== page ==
TraditionallyGrand Banks 36 Europa, trawlers have a master cabin aft, one or two cabins forward and a raised saloon (with engine room beneath) in between.  Probably 75% of all Trawlers fit this approach, often now referred to as 'Classic' by manufacturers.  Grand Banks introduced the Europa style back in the late-80's and this 'Europa' tag is now used by several manufacturers.  The Europa differs in that all cabins are forward with an extended saloon aft, complete with an extended flybridge deck.  This makes for a larger saloon and more deck space aloft.  The deck normally extends to the full beam with supports, giving a covered side deck from midships aft.  Though termed 'Europa' there is no evidence that more of these were ever sent or sold to European buyers.  They are however sought after (and more rare) and so tend to command a higher price.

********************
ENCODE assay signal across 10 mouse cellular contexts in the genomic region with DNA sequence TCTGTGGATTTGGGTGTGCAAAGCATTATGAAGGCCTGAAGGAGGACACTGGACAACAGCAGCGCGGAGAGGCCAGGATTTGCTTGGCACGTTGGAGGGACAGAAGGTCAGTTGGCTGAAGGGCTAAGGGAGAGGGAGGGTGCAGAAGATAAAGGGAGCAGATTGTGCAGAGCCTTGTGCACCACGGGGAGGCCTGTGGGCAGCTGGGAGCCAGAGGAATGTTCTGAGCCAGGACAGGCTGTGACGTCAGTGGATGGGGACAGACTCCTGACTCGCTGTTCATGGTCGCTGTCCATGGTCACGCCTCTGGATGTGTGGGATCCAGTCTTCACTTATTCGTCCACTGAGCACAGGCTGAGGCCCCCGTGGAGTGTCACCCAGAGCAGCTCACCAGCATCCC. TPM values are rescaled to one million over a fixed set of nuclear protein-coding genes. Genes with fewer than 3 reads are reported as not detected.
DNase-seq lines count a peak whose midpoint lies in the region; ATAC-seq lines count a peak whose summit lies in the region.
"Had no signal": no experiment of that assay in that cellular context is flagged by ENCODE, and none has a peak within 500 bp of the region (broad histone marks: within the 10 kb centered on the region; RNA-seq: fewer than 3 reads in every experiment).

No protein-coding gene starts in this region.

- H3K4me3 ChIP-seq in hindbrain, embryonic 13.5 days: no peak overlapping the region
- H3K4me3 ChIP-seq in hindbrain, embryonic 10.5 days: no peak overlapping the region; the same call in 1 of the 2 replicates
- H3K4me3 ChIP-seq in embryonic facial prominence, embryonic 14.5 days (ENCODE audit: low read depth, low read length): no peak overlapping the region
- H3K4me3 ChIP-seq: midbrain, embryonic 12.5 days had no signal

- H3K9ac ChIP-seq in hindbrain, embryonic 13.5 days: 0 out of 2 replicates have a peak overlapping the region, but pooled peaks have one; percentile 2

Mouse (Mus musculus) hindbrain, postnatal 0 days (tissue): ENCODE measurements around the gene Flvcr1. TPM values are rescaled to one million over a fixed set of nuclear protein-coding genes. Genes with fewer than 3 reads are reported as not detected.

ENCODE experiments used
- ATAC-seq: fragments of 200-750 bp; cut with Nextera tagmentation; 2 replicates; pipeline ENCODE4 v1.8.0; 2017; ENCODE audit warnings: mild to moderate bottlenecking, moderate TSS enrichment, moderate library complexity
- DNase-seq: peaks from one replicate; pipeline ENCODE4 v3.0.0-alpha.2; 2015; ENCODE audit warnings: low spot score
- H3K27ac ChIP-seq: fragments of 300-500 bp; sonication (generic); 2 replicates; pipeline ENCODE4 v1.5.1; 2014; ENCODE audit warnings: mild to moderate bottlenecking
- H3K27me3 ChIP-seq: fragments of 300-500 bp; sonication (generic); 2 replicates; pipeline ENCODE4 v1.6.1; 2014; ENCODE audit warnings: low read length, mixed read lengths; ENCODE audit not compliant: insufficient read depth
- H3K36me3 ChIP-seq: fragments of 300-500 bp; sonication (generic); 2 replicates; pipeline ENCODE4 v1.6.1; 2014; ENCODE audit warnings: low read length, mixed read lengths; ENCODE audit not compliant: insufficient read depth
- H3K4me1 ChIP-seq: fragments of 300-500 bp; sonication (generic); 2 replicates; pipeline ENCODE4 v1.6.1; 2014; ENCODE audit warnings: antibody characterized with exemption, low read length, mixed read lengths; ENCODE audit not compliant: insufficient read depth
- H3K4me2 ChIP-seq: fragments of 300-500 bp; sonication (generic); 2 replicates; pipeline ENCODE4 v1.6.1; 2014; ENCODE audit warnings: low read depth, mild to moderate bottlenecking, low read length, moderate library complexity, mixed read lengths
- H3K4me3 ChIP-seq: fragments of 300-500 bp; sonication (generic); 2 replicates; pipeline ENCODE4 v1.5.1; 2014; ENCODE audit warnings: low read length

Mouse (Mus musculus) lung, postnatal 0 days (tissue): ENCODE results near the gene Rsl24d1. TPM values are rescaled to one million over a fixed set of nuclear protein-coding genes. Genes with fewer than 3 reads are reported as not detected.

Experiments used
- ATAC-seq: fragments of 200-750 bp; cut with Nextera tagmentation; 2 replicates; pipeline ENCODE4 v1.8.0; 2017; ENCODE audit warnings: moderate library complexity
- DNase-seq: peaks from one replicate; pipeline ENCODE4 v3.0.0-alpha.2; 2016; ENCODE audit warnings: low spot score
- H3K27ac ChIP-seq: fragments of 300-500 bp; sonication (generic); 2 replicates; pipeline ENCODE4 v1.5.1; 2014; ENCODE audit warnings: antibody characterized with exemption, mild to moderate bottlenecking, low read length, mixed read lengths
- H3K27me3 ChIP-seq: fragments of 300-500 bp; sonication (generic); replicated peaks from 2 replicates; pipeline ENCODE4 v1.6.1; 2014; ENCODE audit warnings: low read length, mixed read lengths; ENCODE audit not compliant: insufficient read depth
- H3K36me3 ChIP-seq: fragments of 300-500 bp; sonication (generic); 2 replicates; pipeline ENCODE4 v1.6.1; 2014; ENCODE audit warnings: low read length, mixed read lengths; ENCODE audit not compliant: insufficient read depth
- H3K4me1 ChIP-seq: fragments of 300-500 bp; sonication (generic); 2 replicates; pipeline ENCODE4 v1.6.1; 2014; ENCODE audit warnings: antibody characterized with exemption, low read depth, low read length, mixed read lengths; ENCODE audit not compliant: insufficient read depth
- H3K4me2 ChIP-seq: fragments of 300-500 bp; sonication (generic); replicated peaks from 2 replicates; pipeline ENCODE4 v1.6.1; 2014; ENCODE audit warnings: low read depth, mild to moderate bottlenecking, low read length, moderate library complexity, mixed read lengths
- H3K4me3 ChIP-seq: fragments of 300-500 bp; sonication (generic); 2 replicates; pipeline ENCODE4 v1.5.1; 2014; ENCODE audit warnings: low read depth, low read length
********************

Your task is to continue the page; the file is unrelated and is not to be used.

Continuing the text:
Next up is the 'Sedan' which to all intents and purposes appears to be a 'Europa' without the bridge deck extensions or supports.  'Sundeck' or 'Flush aft deck' implies that the aft cabin on a 'Classic' layout extends to the full beam providing both more space in the aft cabin and a larger deck space aft.  'Pilothouse' tends to be used to describe larger Trawlers which have separate wheelhouse arrangement, separated (at least visually) from the saloon.'LRC' is a Long Range Cruiser which can be anything in practice but is often closer to a Motor Yacht style. 'MY' is a Motor Yacht which implies higher speeds, possibly semi-displacement but definately higher fuel consumption (so beware).

Choices Choices

We'll look at nearly 120 trawler yachts on our US Trawler Brands and Models page to give you an idea of what might suit your requirements, but for now let consider, what you need to consider...

Brands